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  • Writer's pictureKings Of Street Outlaws

Roots And Screw Superchargers In Drag Racing

Jim Howe is a well-known street racer and a prominent member of the Street Outlaws crew. As a master of supercharger technology, Jim has extensive knowledge of the different types of superchargers available for high-performance racing engines. In his video, we will explore the differences between three types of superchargers that Jim is particularly familiar with and know how Howe Motorsports stuff is ran versus the way that other people's cars are doing.


Roots Blower vs. Screw Blower

The roots blower and screw blower are both types of positive displacement superchargers, which means they compress air by trapping it in a small space and then moving it to a larger space. However, they differ in the way they move air through the supercharger.

A set of screw rotors on the left, roots on the right. Photo by PSI Superchargers


In essence, the aim of both roots and screw blowers is to increase engine power by delivering maximum air into the motor. However, the crucial difference between the two lies in their efficiency, which ultimately determines the blower that can produce more power.

The roots blower functions as an air pump with parts that touch inside, causing heat and friction. It can only spin up to 13,500-14,000 rpm before generating more heat than boost. Therefore, roots blowers are much less efficient and cannot move as much air as screw blowers.


On the other hand, the screw blower is more efficient and can be spun up to 24,000 to 26,000 rpm with more room for creating power. However, there are no cylinder heads available that can use the level of air produced by a screw blower. Therefore, screw blowers are the ideal option for generating maximum power because of their efficiency, requiring less horsepower to turn them.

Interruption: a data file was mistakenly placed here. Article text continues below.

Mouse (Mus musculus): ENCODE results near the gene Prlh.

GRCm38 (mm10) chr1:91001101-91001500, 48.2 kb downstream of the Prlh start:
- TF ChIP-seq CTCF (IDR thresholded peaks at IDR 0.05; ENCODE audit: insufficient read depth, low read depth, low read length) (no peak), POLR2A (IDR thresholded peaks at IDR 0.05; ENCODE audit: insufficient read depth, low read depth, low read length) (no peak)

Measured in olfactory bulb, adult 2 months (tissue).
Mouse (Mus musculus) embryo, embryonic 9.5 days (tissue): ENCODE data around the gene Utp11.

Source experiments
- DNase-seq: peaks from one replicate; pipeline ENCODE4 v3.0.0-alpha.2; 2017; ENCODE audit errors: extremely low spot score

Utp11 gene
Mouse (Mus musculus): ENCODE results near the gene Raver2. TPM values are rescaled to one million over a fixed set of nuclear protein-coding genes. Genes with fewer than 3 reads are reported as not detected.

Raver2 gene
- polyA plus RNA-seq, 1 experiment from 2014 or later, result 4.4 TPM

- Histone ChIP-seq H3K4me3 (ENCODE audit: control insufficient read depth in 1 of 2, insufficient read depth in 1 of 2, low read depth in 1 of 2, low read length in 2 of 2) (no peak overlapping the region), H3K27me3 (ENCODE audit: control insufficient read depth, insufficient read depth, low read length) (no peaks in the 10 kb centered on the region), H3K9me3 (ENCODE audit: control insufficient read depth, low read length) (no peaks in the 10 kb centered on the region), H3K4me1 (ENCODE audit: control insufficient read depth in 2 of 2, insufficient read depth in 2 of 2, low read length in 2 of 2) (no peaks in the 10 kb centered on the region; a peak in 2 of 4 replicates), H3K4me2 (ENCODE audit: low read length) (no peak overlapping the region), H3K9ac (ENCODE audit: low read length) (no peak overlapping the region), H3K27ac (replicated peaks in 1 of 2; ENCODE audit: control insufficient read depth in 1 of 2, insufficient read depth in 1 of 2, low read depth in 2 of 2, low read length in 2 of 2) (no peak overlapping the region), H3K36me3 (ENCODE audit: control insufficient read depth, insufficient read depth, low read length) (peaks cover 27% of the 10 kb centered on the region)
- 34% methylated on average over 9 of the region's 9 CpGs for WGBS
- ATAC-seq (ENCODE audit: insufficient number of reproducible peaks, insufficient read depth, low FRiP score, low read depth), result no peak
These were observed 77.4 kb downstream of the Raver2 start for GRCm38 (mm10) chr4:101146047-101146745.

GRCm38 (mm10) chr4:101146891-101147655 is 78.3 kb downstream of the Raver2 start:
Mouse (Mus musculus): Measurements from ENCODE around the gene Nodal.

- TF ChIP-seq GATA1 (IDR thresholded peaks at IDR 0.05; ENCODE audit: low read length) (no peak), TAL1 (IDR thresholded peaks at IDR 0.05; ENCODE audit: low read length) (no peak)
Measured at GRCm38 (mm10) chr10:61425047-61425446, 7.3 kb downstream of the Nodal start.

Class rules also play a role in choosing the type of blower to use. The efficiency of screw blowers often comes with a significant weight penalty when used in a specific class, if permitted at all. Hence, roots blower cars can weigh up to 300 pounds less than screw-blown cars. The weight penalty of the screw blower might affect the choice of the blower based on what it would take to make it work at that weight.


Both roots and screw blowers are efficient ways of making significant power in any racing class. The choice of which blower to use depends on the combination, style of racing, and class rules. Each blower has its advantages and can push your racecar to new levels of speed and performance on any race weekend.

Photo by Howe Motorsports


How Jim Howe Uses Different Superchargers


Jim Howe has experimented with all three types of superchargers and has found that each has its own strengths and weaknesses. He uses a combination of roots and screw blowers to get the best of both worlds: the instant boost of the roots blower and the sustained power of the screw blower.

Photo by Howe Motorsports


In conclusion, there are many types of superchargers available for high-performance racing engines, and each has its own unique advantages and disadvantages. As a master of supercharger technology, Jim Howe understands the differences between roots, screw, and centrifugal superchargers and uses each type in the most effective way possible to stay ahead of the competition.

Video by Howe Motorsports


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